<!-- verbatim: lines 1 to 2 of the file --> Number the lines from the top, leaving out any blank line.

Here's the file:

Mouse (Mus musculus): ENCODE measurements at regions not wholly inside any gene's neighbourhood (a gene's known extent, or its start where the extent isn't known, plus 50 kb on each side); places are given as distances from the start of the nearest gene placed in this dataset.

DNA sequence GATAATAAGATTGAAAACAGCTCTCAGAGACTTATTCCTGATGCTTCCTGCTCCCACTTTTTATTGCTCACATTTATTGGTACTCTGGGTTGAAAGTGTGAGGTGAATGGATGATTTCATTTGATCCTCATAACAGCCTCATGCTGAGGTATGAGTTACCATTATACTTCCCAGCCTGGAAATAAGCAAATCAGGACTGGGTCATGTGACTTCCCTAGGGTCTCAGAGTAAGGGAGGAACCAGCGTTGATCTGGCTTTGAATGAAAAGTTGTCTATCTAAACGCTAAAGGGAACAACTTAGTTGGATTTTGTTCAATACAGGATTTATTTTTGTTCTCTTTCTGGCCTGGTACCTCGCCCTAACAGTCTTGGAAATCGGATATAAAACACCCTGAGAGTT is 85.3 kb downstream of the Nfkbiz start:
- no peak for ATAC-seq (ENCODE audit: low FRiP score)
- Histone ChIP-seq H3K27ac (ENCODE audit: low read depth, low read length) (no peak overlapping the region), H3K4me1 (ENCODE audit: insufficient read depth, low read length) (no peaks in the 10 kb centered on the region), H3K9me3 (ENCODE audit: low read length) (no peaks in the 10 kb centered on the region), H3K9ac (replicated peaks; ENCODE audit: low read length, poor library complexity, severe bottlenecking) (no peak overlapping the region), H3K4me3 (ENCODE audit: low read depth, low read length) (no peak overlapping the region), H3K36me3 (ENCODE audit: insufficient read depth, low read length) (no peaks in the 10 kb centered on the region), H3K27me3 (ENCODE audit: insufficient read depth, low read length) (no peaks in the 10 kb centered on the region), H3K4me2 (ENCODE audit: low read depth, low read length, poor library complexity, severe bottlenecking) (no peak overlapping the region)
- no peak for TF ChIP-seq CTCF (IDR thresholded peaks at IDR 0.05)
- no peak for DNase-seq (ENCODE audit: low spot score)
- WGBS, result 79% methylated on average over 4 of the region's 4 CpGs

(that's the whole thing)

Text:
Mouse (Mus musculus): ENCODE measurements at regions not wholly inside any gene's neighbourhood (a gene's known extent, or its start where the extent isn't known, plus 50 kb on each side); places are given as distances from the start of the nearest gene placed in this dataset.

DNA sequence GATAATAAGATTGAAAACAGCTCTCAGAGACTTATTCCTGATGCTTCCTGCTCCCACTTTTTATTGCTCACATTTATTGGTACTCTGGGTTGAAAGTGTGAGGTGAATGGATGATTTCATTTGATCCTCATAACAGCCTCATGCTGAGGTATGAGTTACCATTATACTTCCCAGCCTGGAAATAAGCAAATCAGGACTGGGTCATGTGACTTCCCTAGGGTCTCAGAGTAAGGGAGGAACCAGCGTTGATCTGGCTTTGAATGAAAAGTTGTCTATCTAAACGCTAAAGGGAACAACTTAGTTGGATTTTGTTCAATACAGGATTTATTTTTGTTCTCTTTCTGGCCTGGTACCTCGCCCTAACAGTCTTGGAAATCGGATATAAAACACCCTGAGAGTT is 85.3 kb downstream of the Nfkbiz start: